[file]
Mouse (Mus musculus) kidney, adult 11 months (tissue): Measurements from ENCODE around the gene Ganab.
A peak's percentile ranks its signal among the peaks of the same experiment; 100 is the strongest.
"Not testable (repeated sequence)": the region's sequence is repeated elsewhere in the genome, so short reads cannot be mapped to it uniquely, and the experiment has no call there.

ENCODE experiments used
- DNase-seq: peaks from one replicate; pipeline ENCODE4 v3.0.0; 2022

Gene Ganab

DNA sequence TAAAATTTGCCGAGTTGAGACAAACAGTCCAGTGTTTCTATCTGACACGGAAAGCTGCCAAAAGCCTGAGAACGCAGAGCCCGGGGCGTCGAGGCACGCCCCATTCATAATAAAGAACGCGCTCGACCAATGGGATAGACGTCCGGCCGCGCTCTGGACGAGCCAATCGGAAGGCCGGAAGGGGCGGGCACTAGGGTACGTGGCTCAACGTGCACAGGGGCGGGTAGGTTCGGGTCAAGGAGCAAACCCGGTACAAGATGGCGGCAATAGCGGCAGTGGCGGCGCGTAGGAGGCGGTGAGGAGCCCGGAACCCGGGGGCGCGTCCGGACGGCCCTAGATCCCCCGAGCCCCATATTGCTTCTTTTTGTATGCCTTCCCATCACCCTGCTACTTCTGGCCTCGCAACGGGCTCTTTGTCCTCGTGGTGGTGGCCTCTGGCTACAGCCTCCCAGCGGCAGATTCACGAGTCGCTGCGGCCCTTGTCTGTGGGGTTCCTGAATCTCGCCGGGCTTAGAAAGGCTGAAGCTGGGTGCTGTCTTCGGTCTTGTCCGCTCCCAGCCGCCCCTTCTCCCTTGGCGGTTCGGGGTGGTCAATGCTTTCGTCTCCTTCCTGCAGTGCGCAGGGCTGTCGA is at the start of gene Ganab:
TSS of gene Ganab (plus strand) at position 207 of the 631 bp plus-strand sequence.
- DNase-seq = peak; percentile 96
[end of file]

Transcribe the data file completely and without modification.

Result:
Mouse (Mus musculus) kidney, adult 11 months (tissue): Measurements from ENCODE around the gene Ganab.
A peak's percentile ranks its signal among the peaks of the same experiment; 100 is the strongest.
"Not testable (repeated sequence)": the region's sequence is repeated elsewhere in the genome, so short reads cannot be mapped to it uniquely, and the experiment has no call there.

ENCODE experiments used
- DNase-seq: peaks from one replicate; pipeline ENCODE4 v3.0.0; 2022

Gene Ganab

DNA sequence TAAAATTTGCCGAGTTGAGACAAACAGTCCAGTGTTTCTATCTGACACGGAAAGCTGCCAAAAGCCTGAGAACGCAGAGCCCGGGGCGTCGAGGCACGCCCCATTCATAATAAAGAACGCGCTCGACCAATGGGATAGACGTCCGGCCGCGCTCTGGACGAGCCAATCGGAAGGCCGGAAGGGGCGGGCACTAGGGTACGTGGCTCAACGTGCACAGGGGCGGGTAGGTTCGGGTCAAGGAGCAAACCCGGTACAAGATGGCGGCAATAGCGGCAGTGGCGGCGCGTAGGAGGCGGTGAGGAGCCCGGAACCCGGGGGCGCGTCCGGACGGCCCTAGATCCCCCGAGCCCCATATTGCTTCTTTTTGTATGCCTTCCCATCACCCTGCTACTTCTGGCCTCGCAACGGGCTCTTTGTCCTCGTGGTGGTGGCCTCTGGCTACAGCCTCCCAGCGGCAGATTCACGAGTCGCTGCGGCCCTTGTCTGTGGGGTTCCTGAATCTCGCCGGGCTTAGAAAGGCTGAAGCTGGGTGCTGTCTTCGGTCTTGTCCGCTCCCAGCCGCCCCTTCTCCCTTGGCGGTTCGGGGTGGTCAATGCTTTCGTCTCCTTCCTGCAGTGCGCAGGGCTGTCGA is at the start of gene Ganab:
TSS of gene Ganab (plus strand) at position 207 of the 631 bp plus-strand sequence.
- DNase-seq = peak; percentile 96